YEAR A: LENT 3
Psalm 95 is an extravagant call to the community to give thanks and praise to Yahweh their God. The call, in fact, comes in three parts. In vv. 1-5 and 6-7a the call to the people is in a positive tone, inviting them to sing to Yahweh, make a joyful noise and to worship and bow down respectively. In vv. 7b-11 the tone changes to one of plea and warning.
In the first two calls a reason for praise and worship follows each summons. This is typical of biblical psalms of praise. In vv. 1-5 the reason (vv. 3-5) is that Yahweh is creator. Phrases such as ‘he made (the sea)’ and ‘formed the dry land’ (v. 5) clearly point in this direction but in the language of creation in ancient Israel and its world phrases such as ‘great God’, ‘king above all gods’ and possessing ‘the depths of the earth’ and the ‘heights of the mountains’ (vv. 3-4), also speak of Yahweh as creator. There can be no greater reason to worship Yahweh than that Yahweh has created all things. Nothing can contest the claim that Yahweh is worthy of worship and nothing can stand against the relationship between Yahweh and the worshipper.
The reason given for the second call to praise is much shorter than the first but no less powerful in its claim upon the people (v. 7a). Yahweh is ‘our God’ and we are ‘the people of his pasture’, ‘the sheep of his hand’. It reminds the people to whom the call to praise is addressed that they are part of the community who are Yahweh’s people, claimed by him. Such a relationship was historically formed in the exodus. While the first reason for praise involves the mythic dimension of Yahweh as creator, the second draws on the people’s experience of Yahweh in their own lives, or the lives of their people. Yet the two are firmly linked in that the language of shepherd and sheep draws on ancient metaphors of kingship, language which in turn relates to creation myths. The monarch was frequently referred to in terms of shepherding his people.
The third part of the psalm, vv. 7b-11 strikes quite a different note, and yet in its own way still calls the people to reverence. Verse 7b reads as a continuation of the previous invitations, spoken by a leader who now expresses some despair over the people’s seeming reluctance to heed the call to praise Yahweh. In this section the actual call to praise is implicit while the reason for praise, expressed negatively, is explicit. With reference to Yahweh’s voice, the psalm changes to sound like a direct quote from Yahweh himself (vv. 8-11). Yahweh speaks directly to the people. The reference to the people’s experience in v. 7a is linked more firmly to the exodus in vv. 8-11 with reference to Meribah and Massah, the ancestors and the ‘forty years’. The episode in today’s first reading, Exod 17:1-7 is clearly alluded to. The very names mentioned speak of rebellion. This is no positive injunction to worship Yahweh, only a reminder of a time when the people did not regard Yahweh’s ways. It is also a stark reminder that even at times when Yahweh ‘loathed his people’ the possibility of a change of heart on the people’s behalf was possible.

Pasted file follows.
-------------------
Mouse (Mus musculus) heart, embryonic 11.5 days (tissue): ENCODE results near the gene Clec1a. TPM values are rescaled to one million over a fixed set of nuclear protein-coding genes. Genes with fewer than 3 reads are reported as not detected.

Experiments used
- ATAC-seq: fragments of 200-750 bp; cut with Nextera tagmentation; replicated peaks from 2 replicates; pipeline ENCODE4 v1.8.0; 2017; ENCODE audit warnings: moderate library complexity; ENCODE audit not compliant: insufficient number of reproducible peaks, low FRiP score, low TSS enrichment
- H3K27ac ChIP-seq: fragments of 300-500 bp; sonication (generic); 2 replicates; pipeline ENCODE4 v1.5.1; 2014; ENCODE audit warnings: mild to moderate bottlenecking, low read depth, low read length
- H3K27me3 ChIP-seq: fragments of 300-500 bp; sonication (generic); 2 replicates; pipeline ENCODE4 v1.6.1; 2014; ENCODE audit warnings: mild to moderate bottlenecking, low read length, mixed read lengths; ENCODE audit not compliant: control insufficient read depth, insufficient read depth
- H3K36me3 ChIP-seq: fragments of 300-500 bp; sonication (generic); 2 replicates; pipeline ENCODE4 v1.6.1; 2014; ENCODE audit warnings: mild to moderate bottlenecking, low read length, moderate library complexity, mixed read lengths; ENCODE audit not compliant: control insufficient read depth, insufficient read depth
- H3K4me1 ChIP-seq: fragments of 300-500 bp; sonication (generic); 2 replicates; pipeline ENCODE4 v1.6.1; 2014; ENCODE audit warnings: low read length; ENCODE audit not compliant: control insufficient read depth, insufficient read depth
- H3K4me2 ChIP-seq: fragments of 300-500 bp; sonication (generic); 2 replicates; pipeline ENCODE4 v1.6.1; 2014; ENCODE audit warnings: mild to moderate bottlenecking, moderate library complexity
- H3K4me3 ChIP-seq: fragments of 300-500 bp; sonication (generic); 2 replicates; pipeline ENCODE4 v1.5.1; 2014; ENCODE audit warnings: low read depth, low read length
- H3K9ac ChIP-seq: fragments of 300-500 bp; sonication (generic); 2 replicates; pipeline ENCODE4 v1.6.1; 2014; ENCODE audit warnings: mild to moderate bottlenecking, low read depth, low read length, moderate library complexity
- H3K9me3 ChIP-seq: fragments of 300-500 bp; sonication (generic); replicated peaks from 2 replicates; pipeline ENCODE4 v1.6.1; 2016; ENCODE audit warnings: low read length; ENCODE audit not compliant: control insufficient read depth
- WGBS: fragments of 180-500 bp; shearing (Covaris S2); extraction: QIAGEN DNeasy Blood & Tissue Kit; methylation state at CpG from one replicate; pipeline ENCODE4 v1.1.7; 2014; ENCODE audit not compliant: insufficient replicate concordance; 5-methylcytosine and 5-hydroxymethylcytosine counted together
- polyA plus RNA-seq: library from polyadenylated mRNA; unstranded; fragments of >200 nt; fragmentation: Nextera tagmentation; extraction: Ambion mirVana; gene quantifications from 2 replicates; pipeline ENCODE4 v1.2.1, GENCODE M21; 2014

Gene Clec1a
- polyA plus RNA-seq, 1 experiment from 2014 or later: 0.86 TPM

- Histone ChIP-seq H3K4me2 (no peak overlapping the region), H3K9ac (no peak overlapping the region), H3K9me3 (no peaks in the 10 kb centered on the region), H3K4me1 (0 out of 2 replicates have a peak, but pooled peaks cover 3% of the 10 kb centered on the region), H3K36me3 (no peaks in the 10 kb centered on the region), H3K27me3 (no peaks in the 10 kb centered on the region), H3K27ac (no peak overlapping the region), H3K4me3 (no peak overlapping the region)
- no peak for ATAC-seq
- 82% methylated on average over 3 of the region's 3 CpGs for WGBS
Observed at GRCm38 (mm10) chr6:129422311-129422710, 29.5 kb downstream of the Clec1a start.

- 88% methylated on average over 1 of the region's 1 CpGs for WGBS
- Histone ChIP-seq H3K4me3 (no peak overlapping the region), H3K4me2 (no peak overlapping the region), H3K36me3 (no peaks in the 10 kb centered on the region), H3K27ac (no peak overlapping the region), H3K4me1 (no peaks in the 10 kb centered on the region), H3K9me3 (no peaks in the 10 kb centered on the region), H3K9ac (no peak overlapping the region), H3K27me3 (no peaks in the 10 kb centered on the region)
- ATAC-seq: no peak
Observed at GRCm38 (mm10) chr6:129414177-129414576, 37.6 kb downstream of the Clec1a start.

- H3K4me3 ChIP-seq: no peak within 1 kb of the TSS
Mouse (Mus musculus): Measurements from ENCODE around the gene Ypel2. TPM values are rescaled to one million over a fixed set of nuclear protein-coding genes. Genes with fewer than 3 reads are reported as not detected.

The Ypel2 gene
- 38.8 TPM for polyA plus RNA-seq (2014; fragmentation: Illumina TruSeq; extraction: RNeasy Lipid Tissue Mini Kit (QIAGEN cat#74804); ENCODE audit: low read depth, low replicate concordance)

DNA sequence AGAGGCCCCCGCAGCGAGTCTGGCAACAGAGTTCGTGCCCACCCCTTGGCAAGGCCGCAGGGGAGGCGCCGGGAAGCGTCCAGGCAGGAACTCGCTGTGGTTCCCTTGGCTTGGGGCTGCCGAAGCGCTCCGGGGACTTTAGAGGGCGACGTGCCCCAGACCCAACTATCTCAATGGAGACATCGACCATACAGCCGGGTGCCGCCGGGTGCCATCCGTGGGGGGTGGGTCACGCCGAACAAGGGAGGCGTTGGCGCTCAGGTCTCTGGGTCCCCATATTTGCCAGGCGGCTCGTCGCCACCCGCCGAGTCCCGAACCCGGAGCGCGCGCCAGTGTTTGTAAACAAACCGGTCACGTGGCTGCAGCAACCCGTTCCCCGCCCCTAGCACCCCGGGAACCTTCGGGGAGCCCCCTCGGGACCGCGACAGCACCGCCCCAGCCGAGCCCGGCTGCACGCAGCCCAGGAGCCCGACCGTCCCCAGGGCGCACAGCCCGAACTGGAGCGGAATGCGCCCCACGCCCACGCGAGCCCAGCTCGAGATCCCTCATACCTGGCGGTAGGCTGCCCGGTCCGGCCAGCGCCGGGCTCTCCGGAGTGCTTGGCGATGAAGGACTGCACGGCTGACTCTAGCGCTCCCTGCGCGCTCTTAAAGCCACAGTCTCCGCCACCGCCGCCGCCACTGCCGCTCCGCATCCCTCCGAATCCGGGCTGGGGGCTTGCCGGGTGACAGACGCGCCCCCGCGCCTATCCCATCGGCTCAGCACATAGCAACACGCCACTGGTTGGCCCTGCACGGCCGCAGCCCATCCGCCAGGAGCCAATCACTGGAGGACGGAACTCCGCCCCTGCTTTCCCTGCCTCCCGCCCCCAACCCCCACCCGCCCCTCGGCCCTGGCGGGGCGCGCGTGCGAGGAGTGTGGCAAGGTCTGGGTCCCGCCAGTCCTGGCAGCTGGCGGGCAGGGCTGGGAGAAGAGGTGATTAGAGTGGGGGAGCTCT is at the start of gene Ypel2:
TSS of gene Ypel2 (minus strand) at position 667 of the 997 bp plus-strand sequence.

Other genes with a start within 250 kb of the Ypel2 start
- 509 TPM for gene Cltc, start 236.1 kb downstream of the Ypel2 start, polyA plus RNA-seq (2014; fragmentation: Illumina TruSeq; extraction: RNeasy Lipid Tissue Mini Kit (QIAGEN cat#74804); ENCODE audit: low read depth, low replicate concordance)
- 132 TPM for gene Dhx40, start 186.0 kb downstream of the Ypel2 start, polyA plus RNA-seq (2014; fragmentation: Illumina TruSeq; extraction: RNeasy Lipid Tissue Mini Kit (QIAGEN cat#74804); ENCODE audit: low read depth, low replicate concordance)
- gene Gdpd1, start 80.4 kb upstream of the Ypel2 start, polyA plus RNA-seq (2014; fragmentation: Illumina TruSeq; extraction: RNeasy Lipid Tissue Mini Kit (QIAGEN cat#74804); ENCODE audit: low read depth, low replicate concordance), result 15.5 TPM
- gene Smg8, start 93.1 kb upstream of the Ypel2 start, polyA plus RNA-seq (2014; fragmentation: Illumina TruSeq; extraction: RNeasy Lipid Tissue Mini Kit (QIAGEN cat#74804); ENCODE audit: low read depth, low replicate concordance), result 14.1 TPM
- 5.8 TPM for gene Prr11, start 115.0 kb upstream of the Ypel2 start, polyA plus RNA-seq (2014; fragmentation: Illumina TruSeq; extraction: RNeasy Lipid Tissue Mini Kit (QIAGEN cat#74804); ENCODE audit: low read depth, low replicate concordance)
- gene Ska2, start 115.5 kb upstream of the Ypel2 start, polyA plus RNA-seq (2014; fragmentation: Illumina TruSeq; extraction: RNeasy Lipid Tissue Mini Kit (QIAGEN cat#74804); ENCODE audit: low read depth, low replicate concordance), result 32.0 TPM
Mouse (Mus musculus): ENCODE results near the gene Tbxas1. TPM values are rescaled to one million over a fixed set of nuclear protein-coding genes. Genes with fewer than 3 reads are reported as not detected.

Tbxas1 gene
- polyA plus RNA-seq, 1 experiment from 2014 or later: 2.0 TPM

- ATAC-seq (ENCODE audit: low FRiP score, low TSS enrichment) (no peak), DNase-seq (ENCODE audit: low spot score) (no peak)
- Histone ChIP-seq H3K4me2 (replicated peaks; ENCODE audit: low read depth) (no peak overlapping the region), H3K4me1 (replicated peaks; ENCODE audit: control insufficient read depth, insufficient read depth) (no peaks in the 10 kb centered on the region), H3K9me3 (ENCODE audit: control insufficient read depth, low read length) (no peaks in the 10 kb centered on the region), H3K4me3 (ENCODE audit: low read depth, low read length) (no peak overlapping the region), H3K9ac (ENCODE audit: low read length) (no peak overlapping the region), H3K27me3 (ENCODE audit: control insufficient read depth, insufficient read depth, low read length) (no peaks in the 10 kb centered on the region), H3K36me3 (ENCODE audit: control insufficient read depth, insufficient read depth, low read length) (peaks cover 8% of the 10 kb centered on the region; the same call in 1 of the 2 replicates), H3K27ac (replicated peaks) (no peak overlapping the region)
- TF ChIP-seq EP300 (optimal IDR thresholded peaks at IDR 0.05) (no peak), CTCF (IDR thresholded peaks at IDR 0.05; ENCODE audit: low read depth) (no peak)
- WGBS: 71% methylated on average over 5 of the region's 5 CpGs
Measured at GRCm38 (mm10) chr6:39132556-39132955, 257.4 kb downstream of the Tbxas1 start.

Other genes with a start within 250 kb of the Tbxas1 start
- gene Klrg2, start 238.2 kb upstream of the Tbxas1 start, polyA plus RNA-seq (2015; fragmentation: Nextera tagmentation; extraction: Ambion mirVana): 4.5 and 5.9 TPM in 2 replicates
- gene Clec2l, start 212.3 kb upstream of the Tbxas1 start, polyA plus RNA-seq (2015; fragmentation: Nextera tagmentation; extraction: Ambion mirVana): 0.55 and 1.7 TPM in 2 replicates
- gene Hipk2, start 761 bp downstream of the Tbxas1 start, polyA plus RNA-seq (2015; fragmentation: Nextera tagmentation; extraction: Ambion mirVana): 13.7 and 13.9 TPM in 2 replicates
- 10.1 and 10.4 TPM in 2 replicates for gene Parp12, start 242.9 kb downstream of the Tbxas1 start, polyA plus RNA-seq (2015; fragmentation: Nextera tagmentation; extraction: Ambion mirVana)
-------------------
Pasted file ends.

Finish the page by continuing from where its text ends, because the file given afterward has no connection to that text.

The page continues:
The psalmist clearly draws on a tradition that sees the time of the exodus in fairly negative terms as far as the people’s behaviour was concerned. It sounds even bleaker than the tradition we have in Exodus and Numbers itself and is clearly a long way from the quite different, mush more positive tradition glimpsed in Hosea 2:14-15.
Suggestions for the use of the psalm in worship
Parts or all of the first 7 verses of the psalm can be used for a call to worship. They could be used responsively or spoken by the worship leader.
Verses 4-5 could also be used as a refrain during the prayers of the people following each of the main petitions.
Old Testament reading: Exodus 17:1-7
Return to OT Lectionary Readings
contents page Year A